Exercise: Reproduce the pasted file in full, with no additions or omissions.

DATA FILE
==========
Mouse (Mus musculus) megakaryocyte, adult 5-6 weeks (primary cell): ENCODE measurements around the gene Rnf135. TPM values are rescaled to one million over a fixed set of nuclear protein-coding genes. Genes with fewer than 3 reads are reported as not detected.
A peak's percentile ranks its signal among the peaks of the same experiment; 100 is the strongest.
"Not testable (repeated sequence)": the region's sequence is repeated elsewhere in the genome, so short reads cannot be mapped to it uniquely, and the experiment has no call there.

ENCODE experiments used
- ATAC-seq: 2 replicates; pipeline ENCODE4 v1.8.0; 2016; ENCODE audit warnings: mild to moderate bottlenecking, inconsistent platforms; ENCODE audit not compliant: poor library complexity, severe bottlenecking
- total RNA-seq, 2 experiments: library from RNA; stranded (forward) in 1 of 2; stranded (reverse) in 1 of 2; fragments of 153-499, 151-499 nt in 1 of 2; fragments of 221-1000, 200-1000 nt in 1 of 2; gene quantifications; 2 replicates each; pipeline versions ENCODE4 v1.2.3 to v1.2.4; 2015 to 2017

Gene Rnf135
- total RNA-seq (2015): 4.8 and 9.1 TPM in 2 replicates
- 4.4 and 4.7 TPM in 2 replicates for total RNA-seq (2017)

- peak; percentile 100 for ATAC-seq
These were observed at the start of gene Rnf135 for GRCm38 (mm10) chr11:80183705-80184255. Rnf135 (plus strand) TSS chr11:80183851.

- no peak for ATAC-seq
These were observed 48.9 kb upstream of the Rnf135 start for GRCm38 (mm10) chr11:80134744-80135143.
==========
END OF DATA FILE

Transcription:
Mouse (Mus musculus) megakaryocyte, adult 5-6 weeks (primary cell): ENCODE measurements around the gene Rnf135. TPM values are rescaled to one million over a fixed set of nuclear protein-coding genes. Genes with fewer than 3 reads are reported as not detected.
A peak's percentile ranks its signal among the peaks of the same experiment; 100 is the strongest.
"Not testable (repeated sequence)": the region's sequence is repeated elsewhere in the genome, so short reads cannot be mapped to it uniquely, and the experiment has no call there.

ENCODE experiments used
- ATAC-seq: 2 replicates; pipeline ENCODE4 v1.8.0; 2016; ENCODE audit warnings: mild to moderate bottlenecking, inconsistent platforms; ENCODE audit not compliant: poor library complexity, severe bottlenecking
- total RNA-seq, 2 experiments: library from RNA; stranded (forward) in 1 of 2; stranded (reverse) in 1 of 2; fragments of 153-499, 151-499 nt in 1 of 2; fragments of 221-1000, 200-1000 nt in 1 of 2; gene quantifications; 2 replicates each; pipeline versions ENCODE4 v1.2.3 to v1.2.4; 2015 to 2017

Gene Rnf135
- total RNA-seq (2015): 4.8 and 9.1 TPM in 2 replicates
- 4.4 and 4.7 TPM in 2 replicates for total RNA-seq (2017)

- peak; percentile 100 for ATAC-seq
These were observed at the start of gene Rnf135 for GRCm38 (mm10) chr11:80183705-80184255. Rnf135 (plus strand) TSS chr11:80183851.

- no peak for ATAC-seq
These were observed 48.9 kb upstream of the Rnf135 start for GRCm38 (mm10) chr11:80134744-80135143.